Open system – A system which can exchange both matter and energy with its surroundings is called an open system, e.g., Hot water contained in an open beaker.

Intensive properties – The properties that are independent of the mass or size of the system is called as intensive property, e.g., Refractive index, surface tension, density, temperature, boiling point and freezing point etc.

Extensive properties – The properties that are depended on the mass or size Of the system is called as extensive property, e.g., Volume, number of moles, mass and internal energy etc.

Thermodynamic process – The method of operation which can bring about the change in the system is called thermodynamic process, e.g., Heating, cooling and fusion.

Reversible process – The process in which the system and surroundings can be restored to the initial state from the final state without producing any changes in the thermodynamic properties of the universe is called a reversible process.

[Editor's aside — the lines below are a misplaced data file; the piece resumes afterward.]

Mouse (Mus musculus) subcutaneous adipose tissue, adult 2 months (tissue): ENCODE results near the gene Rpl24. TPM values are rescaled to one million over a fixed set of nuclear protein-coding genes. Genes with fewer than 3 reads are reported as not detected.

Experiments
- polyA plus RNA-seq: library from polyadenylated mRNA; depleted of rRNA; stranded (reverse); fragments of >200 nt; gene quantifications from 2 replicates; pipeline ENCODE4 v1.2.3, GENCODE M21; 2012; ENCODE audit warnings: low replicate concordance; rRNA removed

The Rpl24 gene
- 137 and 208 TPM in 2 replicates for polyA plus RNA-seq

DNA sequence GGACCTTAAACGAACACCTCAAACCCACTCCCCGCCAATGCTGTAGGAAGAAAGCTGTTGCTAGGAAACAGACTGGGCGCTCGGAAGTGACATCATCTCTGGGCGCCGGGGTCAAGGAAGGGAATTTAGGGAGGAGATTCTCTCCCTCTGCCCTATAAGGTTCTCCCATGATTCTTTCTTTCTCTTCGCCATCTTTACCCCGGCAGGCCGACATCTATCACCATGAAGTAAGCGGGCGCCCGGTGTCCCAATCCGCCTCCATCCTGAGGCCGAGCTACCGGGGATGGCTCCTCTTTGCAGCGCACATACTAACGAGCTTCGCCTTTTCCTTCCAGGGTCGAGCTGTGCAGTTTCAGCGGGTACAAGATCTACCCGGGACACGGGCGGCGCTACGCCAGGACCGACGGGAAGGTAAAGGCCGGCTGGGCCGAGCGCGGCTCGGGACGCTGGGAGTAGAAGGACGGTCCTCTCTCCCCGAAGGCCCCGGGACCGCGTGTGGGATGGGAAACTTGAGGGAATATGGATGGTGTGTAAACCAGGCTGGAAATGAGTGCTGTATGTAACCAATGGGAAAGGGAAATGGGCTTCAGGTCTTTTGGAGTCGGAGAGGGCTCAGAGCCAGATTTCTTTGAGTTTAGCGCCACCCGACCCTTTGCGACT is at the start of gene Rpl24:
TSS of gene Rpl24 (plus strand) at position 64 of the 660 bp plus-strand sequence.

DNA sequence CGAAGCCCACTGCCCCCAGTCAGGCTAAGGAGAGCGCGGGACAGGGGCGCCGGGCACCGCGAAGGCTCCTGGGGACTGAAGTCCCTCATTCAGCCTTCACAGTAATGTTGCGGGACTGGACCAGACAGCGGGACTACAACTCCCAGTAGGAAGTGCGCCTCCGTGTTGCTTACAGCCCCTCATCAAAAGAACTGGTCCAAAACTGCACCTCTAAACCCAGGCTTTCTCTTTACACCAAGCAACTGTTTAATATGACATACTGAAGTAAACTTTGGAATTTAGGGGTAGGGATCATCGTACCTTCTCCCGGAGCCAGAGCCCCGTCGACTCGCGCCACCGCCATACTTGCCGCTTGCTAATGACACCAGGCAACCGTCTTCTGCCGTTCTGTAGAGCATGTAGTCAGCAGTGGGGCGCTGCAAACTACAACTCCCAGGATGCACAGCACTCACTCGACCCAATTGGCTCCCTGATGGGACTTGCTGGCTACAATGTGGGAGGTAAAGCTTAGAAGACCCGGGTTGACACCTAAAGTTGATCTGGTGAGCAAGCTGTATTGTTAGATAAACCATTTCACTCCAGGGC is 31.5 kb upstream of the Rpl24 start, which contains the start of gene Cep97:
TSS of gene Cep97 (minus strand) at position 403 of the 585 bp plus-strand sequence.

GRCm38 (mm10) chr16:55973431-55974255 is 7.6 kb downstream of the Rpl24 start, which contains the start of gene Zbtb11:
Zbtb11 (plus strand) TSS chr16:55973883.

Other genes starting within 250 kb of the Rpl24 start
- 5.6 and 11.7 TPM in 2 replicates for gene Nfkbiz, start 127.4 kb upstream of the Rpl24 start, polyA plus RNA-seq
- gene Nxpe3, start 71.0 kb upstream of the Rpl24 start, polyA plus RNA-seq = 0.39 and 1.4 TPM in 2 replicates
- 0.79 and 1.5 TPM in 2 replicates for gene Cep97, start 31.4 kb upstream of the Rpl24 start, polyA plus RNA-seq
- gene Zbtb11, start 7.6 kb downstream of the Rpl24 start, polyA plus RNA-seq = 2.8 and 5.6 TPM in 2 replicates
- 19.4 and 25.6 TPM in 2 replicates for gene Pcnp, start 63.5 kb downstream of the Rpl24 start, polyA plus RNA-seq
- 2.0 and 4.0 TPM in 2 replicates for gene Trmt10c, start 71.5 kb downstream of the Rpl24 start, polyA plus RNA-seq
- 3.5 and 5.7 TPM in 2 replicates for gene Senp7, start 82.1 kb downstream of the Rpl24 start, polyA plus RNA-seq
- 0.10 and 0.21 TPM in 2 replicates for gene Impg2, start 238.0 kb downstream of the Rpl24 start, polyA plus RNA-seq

Irreversible process – The process in which the system and surroundings cannot be restored to the initial state from the final state is called an irreversible process.

Adiabatic process – It is defined as one in which there is no exchange of heat (q) between the system and surrounding during process, [q = 0]
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Isothermal process – It is defined as one in which the temperature of the system remains constant, during the change from its initial to final state. [dT = 0]